Revealing new visual information based off Apple Maps data shows just how well cities around the world are adhering to social distancing measures amid the coronavirus outbreak.
The data isn’t available for all Australian capital cities, but it does offer a good insight into four of the nation’s capital cities – Sydney, Melbourne, Perth, Brisbane.
Through a specially designed Apple website, you’re now able to input a city and see how the travel behaviour and movement of residents has changed during lockdown. The Apple data, linked to peoples’ iPhones and searches in Apple Maps, shows the change when it comes to driving, walking and general transit, from January 13, 2020.
All four Australian cities saw a drop in movements across the board since roughy mid-March, however there is one city which is staying home more than the other three.
According to the Apple Maps data, Melbourne is seemingly doing the best in terms of limiting movement during the worldwide pandemic. As of April 14, it’s rate of outdoor walking is down 60 per cent and transit is down 83 per cent.
Comparatively, Sydneysiders are driving 38 per cent less, walking 56 per cent less and catching public transport 76 per cent less, compared to the baseline.
Public transport usage in Brisbane and Perth is down 77 per cent, and both capitals are on roughly on par with each other in terms of driving with Brisbane down 43 per cent and Perth down 40 per cent.
However, people in Perth are getting out and about a little more than the other capital cities, with walking movements being down 46 per cent.
Meanwhile Brisbane’s walking movements remain on par with Sydney and Melbourne, with Apple data showing them down 57 per cent, just slightly ahead of Sydney, and narrowly behind Melbourne.
A study by tech market research company Telsyte in 2019 estimated that there were 9.1 million active iPhone users in Australia, making it a pretty reliable sample size for this kind of exercise.
And Apple was quick to assure customers their privacy wasn’t being violated, saying it appreciated privacy “is a fundamental human right”.
“Maps doesn’t associate your data with your Apple ID, and Apple doesn’t keep a history of where you’ve been,” it says below the interactive map.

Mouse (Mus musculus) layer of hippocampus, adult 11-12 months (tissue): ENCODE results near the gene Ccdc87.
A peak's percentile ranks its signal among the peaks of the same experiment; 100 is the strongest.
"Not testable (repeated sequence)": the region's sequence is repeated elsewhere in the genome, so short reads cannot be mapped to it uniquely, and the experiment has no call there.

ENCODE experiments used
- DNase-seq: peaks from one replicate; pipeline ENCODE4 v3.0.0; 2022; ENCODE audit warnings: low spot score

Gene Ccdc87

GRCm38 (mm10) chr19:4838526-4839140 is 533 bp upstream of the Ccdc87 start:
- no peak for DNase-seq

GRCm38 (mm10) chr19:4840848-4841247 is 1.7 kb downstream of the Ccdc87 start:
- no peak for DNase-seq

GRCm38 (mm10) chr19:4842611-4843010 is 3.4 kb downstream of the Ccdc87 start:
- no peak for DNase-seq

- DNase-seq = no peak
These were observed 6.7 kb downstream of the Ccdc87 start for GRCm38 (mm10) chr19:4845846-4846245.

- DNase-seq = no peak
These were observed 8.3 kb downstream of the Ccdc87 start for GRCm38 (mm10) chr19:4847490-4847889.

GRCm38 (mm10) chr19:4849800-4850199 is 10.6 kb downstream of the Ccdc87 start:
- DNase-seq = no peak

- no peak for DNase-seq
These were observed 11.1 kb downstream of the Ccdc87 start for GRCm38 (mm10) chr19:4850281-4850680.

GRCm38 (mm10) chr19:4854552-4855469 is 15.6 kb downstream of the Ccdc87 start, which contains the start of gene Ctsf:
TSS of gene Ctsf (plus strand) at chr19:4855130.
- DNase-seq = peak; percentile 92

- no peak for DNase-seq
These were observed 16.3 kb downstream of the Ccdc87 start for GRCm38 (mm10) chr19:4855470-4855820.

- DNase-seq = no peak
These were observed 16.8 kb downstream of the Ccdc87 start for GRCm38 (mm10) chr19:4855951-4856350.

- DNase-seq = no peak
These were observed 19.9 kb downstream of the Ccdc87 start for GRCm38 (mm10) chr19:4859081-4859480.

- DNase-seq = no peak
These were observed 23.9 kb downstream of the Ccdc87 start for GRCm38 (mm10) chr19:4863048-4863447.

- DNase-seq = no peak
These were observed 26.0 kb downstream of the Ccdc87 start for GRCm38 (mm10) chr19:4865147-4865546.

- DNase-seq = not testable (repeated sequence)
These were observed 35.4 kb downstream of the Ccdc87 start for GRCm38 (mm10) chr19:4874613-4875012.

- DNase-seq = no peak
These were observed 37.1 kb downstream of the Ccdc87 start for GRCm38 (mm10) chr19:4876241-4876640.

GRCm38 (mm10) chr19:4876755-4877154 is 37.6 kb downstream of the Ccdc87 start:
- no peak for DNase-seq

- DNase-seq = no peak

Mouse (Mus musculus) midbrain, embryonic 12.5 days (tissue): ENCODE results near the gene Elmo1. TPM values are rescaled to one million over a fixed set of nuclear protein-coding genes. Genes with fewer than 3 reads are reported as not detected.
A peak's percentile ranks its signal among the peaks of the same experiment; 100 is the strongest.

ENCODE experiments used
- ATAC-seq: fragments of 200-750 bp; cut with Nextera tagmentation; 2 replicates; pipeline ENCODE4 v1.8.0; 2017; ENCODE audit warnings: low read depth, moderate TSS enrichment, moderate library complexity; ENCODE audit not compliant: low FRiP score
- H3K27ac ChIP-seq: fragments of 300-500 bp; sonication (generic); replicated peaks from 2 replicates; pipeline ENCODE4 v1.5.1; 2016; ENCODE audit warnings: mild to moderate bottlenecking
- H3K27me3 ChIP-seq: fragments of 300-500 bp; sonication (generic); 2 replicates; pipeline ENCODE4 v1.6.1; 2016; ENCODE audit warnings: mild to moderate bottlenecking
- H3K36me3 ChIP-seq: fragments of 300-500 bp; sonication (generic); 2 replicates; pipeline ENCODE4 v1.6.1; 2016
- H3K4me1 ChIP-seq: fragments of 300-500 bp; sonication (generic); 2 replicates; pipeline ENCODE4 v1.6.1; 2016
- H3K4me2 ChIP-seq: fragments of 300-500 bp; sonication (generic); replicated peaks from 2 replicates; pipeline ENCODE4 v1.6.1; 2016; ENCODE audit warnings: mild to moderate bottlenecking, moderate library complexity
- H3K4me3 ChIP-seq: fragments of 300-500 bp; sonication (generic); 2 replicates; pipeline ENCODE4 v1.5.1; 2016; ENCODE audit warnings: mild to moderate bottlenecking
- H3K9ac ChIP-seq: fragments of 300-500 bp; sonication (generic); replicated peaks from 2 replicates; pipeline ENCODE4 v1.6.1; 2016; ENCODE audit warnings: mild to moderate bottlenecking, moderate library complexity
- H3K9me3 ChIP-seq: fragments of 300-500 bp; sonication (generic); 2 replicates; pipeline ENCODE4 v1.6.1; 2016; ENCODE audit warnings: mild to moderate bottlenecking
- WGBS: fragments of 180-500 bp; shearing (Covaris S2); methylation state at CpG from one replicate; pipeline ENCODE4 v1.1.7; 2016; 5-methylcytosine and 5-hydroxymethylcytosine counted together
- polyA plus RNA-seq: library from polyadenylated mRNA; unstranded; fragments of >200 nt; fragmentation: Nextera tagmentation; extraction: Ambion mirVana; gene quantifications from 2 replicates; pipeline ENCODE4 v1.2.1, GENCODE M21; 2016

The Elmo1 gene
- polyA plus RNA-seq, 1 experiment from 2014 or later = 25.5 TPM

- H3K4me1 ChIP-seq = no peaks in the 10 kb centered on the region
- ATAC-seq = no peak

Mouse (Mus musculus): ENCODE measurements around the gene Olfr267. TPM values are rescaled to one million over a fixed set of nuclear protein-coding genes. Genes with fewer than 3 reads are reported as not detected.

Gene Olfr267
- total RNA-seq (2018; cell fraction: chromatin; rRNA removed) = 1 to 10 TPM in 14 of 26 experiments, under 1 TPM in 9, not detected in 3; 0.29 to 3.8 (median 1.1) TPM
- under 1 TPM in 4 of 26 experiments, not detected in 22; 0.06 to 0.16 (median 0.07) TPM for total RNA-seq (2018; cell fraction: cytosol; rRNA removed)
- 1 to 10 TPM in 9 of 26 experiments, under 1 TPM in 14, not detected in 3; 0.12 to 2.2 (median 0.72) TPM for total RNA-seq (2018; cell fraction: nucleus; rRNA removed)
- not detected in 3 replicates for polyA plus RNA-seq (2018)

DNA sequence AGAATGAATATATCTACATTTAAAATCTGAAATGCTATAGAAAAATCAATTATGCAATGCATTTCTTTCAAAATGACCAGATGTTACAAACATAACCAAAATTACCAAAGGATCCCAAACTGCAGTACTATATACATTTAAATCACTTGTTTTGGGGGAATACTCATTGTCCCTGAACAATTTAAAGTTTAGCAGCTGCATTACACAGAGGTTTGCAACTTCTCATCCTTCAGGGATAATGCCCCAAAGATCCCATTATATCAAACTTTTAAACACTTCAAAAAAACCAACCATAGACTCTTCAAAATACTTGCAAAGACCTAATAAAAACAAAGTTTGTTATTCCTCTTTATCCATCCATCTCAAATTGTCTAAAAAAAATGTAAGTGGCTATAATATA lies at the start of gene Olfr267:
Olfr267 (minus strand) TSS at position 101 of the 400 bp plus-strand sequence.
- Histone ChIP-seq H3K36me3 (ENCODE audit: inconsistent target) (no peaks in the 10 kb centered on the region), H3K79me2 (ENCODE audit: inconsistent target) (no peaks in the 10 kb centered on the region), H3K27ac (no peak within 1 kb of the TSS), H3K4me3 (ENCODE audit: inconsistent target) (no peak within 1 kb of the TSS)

“This data is generated by counting the number of requests made to Apple Maps for directions in select countries/regions and cities.
“Data that is sent from users’ devices to the Maps service is associated with random, rotating identifiers so Apple doesn’t have a profile of your movements and searches.”
Confirmed case numbers of COVID-19 diagnosed in Australia continue to dwindle, however on Thursday the Prime Minister said restrictions will remain in place for at least another four weeks and indicated Australia will need to achieve three things before restrictions are loosened.
The restricted movements across Sydney, Melbourne, Perth and Brisbane and declining coronavirus cases could indicate social distancing restrictions across Australia are working, especially compared to countries who have not implemented such restrictions.
Sweden has taken a far more relaxed approach compared to Australia and much of the world, allowing much of life to go on as usual and the government is merely suggesting the population adhere to physical distancing rather than strictly policing it with fines.
In the country’s capital Stockholm, driving is down just 16 per cent while outdoor walking searches in Apple Maps were down 39 per cent.
While it appears Australia has avoided horrific scenes seen in countries like Italy and the US, social distancing has still come at a cost with the International Monetary Fund forecasting that Australia is headed for its biggest recession since the Great Depression.
When asked if the social distancing measures and subsequent health gains is worth the huge economic cost, Scott Morrison defended his government’s actions.
“They should google Italy, the United Kingdom, New York - any of these countries will do - Spain, Sweden, the Netherlands, and look at the horror show that's happening there and ask themselves the same question," Mr Morrison told Perth radio station 6PR on Wednesday.
Just yesterday, Sweden’s death toll ticked over passed 1000, while the country has reported more than 11,000 cases of COVID-19.
Earlier this week, 22 Swedish-based researchers criticised the Public Health Agency's approach, and urged politicians to intervene with "swift and radical measures".
Schools and restaurants should be shut and all health staff that work with the elderly should have proper protective equipment, and mass testing of health personnel for the virus should be introduced, they said in an op-ed piece in Stockholm daily Dagens Nyheter.
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